McDonald looks to build consensus with flooded municipalities

Cleanup equipment stands in front of children’s toys last month at Kristy’s Kiddy Care Learning Center in McDonald. Owner Kristy Fuller estimated flooding caused about $5,000 damage. - Aaron Kendeall / Observer-Reporter Order a Print

In response to a number of concerned residents at the McDonald Borough Council meeting Monday, council President Marilou Ritchie said the borough was working with neighboring municipalities to come up with a permanent solution to the sort of flooding caused by heavy rains last month.

Ritchie said the borough was working to secure an agreement with the Allegheny County municipalities of Oakdale, North Fayette and South Fayette. The municipalities were scheduling visits to area retention ponds and reservoirs to explore ways to prevent future flooding. She said the idea to cooperate came out of frustration over prior individual meetings with state Department of Environmental Protection officials.

“We just need them to give us some guidance for what we can and cannot do,” Ritchie said. “Every time it rains, you just panic, you just stand there and watch it. It gets close, and it’s a terrible feeling. There’s nothing you can do.”

A number of citizens attended Monday’s meeting in order to learn more about recent visits from officials with the Federal Emergency Management Agency.

McDonald is the only municipality in Pennsylvania that has land in two counties. The borough has portions in both Allegheny and Washington counties.

Oakdale Councilman Ron “Huck” Gamble came up with the idea to cooperate. He said he is working to coordinate a time when DEP officials can meet with township and borough officials and engineers to come up with a solution.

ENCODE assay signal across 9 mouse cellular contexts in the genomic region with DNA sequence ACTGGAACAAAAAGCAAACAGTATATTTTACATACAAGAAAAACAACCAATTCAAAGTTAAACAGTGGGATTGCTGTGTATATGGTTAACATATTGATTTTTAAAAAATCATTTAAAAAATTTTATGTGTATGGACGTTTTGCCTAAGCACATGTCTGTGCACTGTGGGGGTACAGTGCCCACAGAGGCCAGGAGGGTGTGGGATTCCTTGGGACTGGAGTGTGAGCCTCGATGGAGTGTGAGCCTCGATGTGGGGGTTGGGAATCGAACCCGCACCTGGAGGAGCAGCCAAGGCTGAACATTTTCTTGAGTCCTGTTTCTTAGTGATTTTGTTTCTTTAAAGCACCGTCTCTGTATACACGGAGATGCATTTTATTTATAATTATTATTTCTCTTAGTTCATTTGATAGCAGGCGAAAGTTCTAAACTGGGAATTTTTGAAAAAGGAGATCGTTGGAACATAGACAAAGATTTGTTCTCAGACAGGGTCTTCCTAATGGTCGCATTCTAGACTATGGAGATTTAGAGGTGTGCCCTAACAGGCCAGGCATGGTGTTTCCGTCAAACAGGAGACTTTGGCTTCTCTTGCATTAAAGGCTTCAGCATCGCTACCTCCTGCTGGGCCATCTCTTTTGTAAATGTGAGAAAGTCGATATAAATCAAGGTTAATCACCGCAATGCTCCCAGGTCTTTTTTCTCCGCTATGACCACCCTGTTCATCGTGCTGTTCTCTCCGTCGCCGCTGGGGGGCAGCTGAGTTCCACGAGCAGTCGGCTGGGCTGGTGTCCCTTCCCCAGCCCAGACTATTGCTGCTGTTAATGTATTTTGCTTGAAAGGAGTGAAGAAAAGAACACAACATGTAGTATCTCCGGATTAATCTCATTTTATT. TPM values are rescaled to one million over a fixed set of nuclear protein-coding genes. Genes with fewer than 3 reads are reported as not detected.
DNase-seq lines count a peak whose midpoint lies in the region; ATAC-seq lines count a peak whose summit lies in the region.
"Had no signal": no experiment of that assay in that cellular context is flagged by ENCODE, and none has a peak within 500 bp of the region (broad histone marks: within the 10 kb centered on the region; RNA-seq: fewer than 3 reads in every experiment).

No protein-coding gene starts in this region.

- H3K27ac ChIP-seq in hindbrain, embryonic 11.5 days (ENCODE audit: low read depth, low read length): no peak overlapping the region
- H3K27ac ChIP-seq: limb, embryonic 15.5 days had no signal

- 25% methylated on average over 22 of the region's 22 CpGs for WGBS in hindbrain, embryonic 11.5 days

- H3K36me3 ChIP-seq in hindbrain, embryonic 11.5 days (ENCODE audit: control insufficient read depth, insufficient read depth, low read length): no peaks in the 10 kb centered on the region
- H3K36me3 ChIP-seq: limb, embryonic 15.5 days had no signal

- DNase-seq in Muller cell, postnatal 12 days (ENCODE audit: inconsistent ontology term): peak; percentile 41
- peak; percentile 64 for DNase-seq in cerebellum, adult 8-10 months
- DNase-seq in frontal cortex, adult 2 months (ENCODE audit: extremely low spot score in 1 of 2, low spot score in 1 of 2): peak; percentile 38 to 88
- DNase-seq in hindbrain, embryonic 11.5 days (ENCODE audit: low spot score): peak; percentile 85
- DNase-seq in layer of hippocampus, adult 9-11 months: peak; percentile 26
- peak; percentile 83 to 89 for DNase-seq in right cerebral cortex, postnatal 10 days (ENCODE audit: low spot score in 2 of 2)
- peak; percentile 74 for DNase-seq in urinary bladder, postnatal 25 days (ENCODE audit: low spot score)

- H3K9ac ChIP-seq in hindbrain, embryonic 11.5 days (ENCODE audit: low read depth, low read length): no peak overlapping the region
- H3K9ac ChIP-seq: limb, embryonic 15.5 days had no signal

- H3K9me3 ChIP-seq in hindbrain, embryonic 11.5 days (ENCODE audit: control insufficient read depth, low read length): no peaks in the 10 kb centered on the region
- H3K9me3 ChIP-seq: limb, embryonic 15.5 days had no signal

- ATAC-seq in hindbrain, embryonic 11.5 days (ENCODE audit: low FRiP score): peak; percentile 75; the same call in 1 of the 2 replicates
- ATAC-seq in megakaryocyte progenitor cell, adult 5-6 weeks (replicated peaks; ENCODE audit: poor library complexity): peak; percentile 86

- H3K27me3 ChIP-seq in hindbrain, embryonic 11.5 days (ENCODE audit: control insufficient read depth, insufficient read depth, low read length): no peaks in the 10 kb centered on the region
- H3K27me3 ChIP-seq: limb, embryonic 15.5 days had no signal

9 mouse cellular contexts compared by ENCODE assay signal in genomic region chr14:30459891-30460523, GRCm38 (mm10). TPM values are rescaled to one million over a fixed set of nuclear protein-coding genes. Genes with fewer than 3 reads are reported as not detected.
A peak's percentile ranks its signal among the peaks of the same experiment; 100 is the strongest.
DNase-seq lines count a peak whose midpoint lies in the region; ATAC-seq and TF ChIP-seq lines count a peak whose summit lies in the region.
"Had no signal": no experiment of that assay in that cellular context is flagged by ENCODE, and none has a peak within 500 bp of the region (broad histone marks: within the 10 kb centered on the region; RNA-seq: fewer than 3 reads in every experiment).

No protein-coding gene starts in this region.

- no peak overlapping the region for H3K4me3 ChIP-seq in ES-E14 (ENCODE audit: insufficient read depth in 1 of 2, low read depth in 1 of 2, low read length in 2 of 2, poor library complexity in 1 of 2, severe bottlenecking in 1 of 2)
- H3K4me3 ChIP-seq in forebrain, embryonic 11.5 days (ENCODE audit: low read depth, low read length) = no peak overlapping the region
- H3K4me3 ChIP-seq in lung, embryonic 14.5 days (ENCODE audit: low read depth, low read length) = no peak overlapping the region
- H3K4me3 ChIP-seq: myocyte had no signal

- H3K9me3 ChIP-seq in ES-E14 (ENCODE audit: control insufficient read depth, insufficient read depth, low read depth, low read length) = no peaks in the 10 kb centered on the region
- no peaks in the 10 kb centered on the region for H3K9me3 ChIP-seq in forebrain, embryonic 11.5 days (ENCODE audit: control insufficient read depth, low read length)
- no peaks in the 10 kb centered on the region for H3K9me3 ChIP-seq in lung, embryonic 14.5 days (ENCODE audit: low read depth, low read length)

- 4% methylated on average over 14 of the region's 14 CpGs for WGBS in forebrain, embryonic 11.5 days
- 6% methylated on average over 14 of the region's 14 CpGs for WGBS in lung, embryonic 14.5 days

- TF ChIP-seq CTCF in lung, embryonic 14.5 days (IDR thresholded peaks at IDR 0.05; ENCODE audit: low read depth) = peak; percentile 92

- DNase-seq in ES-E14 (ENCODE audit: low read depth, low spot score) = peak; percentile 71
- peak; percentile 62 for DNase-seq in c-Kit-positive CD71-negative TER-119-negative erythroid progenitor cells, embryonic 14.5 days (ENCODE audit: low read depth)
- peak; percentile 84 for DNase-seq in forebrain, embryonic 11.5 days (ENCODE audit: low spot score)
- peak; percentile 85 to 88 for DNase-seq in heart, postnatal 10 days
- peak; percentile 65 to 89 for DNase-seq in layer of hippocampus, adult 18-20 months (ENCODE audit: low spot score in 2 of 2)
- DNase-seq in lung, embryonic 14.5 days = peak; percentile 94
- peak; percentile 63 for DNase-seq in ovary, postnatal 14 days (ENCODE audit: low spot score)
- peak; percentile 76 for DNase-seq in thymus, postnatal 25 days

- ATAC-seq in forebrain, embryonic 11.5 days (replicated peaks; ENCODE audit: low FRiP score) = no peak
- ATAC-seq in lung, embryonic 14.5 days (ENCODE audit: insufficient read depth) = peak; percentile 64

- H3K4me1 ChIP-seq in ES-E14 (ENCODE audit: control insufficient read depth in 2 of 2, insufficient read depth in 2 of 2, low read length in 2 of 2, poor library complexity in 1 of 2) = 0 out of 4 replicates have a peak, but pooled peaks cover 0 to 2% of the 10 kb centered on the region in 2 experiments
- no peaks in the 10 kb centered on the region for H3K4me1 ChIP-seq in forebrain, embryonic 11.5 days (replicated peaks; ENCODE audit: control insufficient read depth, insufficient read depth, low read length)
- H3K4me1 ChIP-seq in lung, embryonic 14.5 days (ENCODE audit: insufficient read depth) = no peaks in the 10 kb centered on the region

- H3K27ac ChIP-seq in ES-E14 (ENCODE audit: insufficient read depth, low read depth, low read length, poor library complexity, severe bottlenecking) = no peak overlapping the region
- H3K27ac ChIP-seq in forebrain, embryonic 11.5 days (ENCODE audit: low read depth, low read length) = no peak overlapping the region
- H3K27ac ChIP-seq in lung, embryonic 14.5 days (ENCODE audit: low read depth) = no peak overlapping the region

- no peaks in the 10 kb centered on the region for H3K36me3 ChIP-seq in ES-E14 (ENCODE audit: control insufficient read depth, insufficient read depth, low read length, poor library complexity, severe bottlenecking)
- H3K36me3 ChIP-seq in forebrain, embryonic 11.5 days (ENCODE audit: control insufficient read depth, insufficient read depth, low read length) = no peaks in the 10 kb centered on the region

“We just want to get to the bottom of it,” Gamble said. “If the DEP is responsible for getting (retention ponds) installed by a developer, then I am almost certain that is who has to make sure they are maintained correctly. So that’s how we’re dealing with it.”

All of the municipalities in the consortium are part of the 100-year floodplain of Robinson Run Creek, along with Robinson, Midway and Cecil townships on the Washington County side of the tributary.

Ritchie said she hoped the municipalities on the Washington side of the county line would be able to come to similar agreement. She said borough officials would send requests to counterparts in other Washington municipalities along Robinson Run Creek.

In the meantime, Gamble and Ritchie said they look forward to receiving emergency permits from the DEP that will allow them to remove a buildup of downed tree branches, trunks and other refuse that has clogged up choking points in the waterway that flows beneath bridges and culverts. Officials hope these projects can begin in the next few weeks.


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